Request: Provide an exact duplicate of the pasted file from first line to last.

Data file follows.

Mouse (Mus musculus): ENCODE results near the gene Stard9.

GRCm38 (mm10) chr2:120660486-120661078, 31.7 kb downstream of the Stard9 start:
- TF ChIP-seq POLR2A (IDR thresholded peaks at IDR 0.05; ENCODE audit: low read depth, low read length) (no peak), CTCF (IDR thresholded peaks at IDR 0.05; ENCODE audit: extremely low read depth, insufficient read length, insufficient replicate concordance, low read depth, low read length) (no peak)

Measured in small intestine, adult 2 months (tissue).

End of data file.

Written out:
Mouse (Mus musculus): ENCODE results near the gene Stard9.

GRCm38 (mm10) chr2:120660486-120661078, 31.7 kb downstream of the Stard9 start:
- TF ChIP-seq POLR2A (IDR thresholded peaks at IDR 0.05; ENCODE audit: low read depth, low read length) (no peak), CTCF (IDR thresholded peaks at IDR 0.05; ENCODE audit: extremely low read depth, insufficient read length, insufficient replicate concordance, low read depth, low read length) (no peak)

Measured in small intestine, adult 2 months (tissue).